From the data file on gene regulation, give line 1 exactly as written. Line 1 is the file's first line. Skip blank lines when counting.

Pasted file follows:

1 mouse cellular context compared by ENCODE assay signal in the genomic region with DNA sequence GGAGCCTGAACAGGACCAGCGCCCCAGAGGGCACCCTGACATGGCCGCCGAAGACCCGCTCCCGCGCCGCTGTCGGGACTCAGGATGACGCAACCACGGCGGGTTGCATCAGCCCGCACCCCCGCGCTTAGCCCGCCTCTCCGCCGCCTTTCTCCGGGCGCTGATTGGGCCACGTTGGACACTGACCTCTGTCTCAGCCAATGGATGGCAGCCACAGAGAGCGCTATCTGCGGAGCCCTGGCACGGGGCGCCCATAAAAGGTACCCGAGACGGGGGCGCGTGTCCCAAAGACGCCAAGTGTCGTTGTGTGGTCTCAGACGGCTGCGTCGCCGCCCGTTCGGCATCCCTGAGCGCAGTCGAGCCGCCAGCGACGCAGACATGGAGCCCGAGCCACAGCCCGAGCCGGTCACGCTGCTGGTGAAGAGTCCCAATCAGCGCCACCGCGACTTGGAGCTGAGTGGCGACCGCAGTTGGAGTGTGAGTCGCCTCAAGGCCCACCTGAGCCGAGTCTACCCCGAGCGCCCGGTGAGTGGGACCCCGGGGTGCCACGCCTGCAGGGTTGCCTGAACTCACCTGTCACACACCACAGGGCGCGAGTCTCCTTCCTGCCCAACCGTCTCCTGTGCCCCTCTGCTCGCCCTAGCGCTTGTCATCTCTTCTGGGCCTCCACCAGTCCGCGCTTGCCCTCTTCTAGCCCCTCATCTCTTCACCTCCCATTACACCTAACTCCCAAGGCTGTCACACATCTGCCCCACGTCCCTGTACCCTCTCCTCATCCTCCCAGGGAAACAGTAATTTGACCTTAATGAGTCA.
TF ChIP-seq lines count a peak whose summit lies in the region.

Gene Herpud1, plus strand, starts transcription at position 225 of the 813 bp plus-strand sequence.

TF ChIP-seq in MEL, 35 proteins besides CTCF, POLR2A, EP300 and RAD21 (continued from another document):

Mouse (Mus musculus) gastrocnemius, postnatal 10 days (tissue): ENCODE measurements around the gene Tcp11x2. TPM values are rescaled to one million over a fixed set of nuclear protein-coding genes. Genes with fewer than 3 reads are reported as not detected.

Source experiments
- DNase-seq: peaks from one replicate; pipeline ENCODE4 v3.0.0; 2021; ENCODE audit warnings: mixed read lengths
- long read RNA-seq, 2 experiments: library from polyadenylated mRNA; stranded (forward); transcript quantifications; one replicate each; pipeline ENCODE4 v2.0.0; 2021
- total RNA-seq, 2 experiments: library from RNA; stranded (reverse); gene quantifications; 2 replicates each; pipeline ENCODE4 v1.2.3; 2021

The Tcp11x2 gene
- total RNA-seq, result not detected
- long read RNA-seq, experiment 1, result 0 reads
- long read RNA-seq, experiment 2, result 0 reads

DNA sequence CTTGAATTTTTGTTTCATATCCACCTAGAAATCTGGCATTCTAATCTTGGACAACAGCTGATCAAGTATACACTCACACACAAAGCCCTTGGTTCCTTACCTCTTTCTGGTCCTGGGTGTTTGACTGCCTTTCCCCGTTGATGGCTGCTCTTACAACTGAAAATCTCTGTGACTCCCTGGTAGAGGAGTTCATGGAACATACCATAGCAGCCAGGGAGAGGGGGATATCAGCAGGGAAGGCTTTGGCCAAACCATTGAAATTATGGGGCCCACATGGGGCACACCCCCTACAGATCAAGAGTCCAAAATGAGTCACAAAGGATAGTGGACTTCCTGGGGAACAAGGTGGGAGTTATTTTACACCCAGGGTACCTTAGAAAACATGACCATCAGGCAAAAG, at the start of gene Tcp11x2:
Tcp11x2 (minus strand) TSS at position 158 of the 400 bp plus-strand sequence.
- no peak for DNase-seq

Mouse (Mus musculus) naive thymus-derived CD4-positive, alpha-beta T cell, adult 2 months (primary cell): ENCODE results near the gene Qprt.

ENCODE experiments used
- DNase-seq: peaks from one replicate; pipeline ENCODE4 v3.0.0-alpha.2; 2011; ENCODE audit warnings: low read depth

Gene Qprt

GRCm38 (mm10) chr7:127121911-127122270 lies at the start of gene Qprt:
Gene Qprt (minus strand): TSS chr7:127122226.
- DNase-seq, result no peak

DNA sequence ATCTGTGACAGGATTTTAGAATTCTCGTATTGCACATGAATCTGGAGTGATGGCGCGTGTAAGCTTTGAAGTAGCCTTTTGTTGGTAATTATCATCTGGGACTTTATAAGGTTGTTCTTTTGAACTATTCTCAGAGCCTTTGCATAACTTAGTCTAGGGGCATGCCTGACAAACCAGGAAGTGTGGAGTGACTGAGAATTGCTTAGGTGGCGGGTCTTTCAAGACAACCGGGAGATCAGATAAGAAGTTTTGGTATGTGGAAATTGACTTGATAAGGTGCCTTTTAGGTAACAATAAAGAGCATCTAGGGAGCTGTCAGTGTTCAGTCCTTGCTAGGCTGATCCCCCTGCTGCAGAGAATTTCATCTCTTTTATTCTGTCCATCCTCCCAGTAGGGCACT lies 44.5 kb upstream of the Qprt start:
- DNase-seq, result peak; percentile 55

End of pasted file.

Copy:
1 mouse cellular context compared by ENCODE assay signal in the genomic region with DNA sequence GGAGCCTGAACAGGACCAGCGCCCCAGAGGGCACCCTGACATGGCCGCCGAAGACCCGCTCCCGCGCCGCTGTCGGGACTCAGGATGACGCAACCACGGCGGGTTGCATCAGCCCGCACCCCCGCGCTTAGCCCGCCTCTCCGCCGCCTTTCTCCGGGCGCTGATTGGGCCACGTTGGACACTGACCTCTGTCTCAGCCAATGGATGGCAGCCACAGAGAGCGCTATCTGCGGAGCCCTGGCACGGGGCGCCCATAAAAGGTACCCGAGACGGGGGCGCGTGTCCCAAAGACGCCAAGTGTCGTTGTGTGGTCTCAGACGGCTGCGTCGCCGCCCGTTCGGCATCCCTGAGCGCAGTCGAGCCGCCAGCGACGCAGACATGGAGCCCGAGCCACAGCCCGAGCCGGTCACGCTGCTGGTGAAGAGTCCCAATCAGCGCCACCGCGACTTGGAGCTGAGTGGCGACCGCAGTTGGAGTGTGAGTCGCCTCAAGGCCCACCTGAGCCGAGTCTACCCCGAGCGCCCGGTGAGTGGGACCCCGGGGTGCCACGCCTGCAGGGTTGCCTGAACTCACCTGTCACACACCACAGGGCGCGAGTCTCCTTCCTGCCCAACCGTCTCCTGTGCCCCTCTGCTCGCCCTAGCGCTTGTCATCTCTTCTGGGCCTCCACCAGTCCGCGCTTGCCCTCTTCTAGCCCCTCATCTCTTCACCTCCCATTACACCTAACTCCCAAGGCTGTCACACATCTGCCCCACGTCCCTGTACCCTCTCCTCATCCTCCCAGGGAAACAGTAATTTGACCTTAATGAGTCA.